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| June 24, 2017

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Paid channels on YouTube: For better or for worse?

Paid channels on YouTube: For better or for worse?
Jason Leci

When this video-hosting service kicked off in 2005, it gave users a platform for sharing video content and reaching a much wider audience. Since then, Google has worked hard and fast for it to be more profitable by monetizing it through advertisements as well as facilitating big media companies to distribute their content. And now comes the next phase as YouTube recently introduced paid channels.

 

Commercialism in Overdrive

The first batch of paid channels on YouTube has its own unique target audiences and contains professionally made specialized content — in fact, I can see the notion behind monetizing it. It also needs to be kept in mind that this is a pilot run and the kind of response it garners in what dictates future plans of expansion or scrapping. But this is not what YouTube was supposed to be about. The influx of media production and distribution companies started and before we knew it, each video that we watched came along with a paid advertisement. The truth is that we end up watching more commercials than videos on YouTube these days.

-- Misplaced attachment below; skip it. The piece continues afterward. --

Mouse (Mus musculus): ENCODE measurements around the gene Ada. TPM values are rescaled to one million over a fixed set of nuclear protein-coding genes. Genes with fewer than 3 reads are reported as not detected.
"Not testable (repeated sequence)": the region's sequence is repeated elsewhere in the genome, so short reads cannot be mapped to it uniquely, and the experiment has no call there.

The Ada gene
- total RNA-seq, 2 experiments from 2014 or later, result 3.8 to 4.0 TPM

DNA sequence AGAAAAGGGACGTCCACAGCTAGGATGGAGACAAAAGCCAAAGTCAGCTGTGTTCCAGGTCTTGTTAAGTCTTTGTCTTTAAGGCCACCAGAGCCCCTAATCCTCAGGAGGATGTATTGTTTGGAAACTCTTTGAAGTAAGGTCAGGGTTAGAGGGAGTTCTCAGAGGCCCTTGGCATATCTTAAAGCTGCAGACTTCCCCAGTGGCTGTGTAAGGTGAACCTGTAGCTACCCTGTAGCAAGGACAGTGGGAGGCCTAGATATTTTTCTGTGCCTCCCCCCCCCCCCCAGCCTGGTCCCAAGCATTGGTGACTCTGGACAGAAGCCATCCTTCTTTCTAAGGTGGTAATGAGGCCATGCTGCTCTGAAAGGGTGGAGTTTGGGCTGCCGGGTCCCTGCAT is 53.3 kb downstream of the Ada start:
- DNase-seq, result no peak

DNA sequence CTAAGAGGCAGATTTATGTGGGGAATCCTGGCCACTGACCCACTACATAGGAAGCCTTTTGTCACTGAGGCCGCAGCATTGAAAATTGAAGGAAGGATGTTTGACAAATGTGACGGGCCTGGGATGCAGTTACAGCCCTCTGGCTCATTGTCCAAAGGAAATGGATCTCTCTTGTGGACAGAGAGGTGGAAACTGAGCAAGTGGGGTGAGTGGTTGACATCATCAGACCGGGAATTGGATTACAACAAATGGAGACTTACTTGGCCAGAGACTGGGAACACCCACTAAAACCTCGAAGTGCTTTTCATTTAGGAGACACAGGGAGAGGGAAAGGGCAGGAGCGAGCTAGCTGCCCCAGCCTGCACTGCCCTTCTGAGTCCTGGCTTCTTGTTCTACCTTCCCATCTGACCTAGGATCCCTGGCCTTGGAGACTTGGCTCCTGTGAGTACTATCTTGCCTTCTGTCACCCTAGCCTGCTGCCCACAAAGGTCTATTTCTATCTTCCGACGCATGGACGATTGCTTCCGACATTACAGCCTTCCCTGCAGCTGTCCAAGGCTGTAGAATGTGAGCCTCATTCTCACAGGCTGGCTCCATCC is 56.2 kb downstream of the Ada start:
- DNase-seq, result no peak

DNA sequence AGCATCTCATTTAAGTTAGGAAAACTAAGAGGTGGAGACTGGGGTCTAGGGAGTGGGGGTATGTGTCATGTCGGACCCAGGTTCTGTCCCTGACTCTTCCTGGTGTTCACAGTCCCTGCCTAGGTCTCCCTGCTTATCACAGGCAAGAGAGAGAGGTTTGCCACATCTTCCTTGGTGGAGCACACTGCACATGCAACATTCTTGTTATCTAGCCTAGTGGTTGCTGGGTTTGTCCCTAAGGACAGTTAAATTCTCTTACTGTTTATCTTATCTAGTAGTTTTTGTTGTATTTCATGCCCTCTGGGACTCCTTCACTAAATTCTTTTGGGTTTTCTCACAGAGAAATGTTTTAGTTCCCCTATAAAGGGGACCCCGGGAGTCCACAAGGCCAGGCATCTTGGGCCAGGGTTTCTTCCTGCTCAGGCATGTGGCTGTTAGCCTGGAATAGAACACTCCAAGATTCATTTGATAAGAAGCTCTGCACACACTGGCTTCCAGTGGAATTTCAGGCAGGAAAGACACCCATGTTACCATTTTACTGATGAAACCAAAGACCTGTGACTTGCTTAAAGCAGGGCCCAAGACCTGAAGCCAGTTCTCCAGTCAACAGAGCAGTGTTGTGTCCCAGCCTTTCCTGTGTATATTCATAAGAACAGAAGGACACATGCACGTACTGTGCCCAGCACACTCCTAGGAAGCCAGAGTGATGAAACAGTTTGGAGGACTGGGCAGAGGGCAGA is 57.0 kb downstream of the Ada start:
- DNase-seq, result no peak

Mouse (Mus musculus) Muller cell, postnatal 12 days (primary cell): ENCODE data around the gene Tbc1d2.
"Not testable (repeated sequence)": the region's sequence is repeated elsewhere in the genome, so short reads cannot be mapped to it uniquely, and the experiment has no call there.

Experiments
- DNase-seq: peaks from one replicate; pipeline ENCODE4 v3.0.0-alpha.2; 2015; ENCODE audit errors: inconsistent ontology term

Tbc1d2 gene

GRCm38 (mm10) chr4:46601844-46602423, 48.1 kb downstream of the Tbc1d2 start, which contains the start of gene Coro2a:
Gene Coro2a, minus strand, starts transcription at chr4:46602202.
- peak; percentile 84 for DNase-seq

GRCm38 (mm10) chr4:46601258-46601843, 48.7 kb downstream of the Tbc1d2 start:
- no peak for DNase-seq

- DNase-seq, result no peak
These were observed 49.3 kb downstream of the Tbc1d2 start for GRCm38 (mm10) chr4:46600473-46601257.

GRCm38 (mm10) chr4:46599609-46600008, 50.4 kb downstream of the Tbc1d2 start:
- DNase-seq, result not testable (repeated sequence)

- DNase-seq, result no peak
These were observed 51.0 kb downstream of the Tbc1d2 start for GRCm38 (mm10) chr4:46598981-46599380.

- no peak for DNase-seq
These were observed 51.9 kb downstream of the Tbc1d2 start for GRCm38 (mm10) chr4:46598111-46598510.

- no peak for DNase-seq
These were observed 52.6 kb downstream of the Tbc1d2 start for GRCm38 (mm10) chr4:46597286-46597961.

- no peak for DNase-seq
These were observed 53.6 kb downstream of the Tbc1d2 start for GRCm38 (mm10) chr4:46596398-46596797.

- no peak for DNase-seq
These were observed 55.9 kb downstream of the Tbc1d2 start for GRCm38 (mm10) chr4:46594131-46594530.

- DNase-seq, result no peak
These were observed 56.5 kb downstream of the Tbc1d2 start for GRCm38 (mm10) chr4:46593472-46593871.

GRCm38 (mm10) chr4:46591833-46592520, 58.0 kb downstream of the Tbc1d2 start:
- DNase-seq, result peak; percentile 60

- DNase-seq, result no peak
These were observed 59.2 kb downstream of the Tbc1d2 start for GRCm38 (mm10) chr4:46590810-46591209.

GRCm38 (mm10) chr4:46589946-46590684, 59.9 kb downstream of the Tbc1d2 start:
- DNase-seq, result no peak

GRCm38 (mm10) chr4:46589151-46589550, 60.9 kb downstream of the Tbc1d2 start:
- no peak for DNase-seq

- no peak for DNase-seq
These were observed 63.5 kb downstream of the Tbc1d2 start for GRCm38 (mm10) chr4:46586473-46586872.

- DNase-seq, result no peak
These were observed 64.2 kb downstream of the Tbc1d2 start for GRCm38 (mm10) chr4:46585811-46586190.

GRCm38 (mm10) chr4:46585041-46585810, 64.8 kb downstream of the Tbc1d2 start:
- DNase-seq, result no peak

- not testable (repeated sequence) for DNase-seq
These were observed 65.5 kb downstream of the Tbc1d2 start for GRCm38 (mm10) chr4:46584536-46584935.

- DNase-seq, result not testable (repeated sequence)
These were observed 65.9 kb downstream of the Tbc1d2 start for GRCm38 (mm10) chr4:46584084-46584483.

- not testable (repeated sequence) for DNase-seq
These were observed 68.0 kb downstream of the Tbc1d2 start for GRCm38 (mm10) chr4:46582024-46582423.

Gain and Loss

The gain here is obviously for YouTube and content creators because they get to keep more than 50% from the subscription sales revenue. Moreover, companies believe that a user might not mind shelling on the subscription fees for niche content. The question is: where does this leave the average casual user? Would one would be willing to pay for the channels he/she is accustomed to watching for free? By my reckoning it is highly unlikely. Looking at it from my own perspective, as much as I like certain channels and keep a tab on new uploads from them, I would simply have to pass on watching them if I am going to incur a collective hit of $20-25 every month.

 

 

Heading in the Wrong Direction

YouTube has already received a lot of negative feedback because of the paid ads, and its newest addition to monetize doesn’t seem to have anything going in its favor. And if this initiative does succeed, then the essence of “YouTube” will be lost in the process, making it similar to a Pandora or Netflix. In other words, it would be more of a PaidTube rather than a YouTube.

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